Norv Turner is gone, and Mike McCoy is the new head coach for the Chargers. Given that McCoy installed three different systems in Denver as the offensive coordinator to maximize the talents of Kyle Orton, Tim Tebow, and late-career Peyton Manning (and all of those guys were usable starting QBs in almost all leagues), I think he can create a system that makes Rivers look like something approaching a low-end QB1.
In 2009, Orton was the #16 QB. In 2010, Orton was again the #16 QB, even with Tebow vulturing some scores and starting the final 3 games of the season. And in 2011, Tebow was the #18 QB, despite starting only 11 games. Basically, regardless of whoever started for the Broncos in 2010 and 2011, Orton or Tebow, that guy was a low-end QB1. And if one combines their total 2010-11 production, that composite QB actually outdoes Rivers’ 7-year starting points/game average.
Who’s actually the better QB? Philip Rivers?—or some amalgamation of Kyle Orton and Tim Tebow? If Mike McCoy can make a backup-caliber QB like Kym Ortow into a low-end fantasy starter, what could he possibly do with a guy who’s averaged a top-10 QB finish for the last 7 years?
In 2012, when Mike McCoy finally got a starting-caliber QB in Denver, he implemented a system that suited the limited Peyton Manning, who threw only 11 interceptions and fumbled only twice all season. Manning finished as the #6 QB. McCoy helped Manning become his former productive self. Could he do the same for Philip Rivers?
What’s the biggest knock on Rivers lately?—that he’s lost arm strength and struggled fundamentally? Isn’t that exactly what people said about Manning after his surgery?! That his arm was limited? That he was struggling to regain his fundamental throwing motion?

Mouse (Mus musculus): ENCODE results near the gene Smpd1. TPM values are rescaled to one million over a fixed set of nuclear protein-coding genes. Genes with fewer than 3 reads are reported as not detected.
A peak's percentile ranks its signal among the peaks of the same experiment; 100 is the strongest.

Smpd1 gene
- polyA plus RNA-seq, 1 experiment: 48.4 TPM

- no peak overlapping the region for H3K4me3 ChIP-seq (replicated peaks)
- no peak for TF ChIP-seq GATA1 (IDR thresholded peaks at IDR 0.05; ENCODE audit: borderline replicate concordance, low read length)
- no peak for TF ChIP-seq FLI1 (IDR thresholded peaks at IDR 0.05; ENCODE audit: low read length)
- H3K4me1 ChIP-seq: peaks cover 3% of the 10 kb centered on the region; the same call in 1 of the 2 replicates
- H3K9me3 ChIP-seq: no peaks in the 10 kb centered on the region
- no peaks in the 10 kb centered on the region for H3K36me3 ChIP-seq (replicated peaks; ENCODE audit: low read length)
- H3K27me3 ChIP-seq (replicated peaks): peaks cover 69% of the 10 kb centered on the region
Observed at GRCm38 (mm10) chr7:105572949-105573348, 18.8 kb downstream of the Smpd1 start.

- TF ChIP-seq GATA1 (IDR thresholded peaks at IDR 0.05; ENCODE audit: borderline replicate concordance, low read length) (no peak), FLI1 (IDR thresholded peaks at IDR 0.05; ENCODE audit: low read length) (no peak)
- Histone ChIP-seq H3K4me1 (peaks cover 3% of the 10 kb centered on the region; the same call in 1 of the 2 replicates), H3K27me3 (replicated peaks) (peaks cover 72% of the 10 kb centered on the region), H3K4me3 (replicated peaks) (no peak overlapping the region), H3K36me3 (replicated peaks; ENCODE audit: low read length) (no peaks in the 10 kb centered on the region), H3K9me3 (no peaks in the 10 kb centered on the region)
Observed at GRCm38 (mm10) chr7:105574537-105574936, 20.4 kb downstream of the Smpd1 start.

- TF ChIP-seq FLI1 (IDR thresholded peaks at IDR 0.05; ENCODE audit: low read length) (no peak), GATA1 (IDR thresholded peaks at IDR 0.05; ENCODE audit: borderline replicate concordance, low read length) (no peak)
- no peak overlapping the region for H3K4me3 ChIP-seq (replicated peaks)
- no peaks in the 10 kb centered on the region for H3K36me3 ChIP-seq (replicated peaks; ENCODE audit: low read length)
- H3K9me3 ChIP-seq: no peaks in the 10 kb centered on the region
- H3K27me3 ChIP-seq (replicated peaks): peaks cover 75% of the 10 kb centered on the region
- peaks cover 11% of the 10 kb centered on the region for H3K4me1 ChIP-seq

I’m not saying that Rivers is Manning v. 2.0 or that he’ll submit the #6 QB performance this year. I’m just saying that if anyone can fix Rivers that guy is Mike McCoy. Rivers was reportedly more accurate in camp this year than he was in 2012, and McCoy has implemented a system designed to get the ball out of Rivers’ hand faster. At his disposal Rivers has the underrated Danny Woodhead, the Graham-in-the-making Ladarius Green, the reliable (even if old) Antonio Gates, and the (apparently) precise route-running Vincent Brown to pair with the big-bodied deep threat, Malcom Floyd. These guys aren’t the best receivers in the world, but they might be good enough in McCoy’s system to make Rivers at least a fringe fantasy starter.
The San Diego QB probably won’t be a top-10 passer this year, but his chances of being one are better than people think. And given his 7-year history and Mike McCoy’s record with QBs, don’t you think his chances of being at least a QB2 are fairly strong?
Rivers is sitting on waivers in lots of leagues, and he shouldn’t be. Exploit this fact by engineering a trade to upgrade your starting lineup and create roster space. Add Rivers as your QB2, and then just wait and see. 1) If he becomes a low-end QB1, then trade or stash him. 2) If he becomes a QB2, then do whatever you normally do with your QB2 and enjoy your improved lineup. 3) If he totally sucks, put him back on waivers and pick up someone else. Yes, option 3 isn’t ideal, but it’s not really even much worse than option 2, because you’ll still have an improved lineup and will likely be able to find a solid QB2 to add.
Adding Rivers off of waivers strikes me as the kind of low-risk, high-upside, decent-probability transaction that can create the depth necessary to sustain a championship run. The only question is this: Are you a champion (of the world)?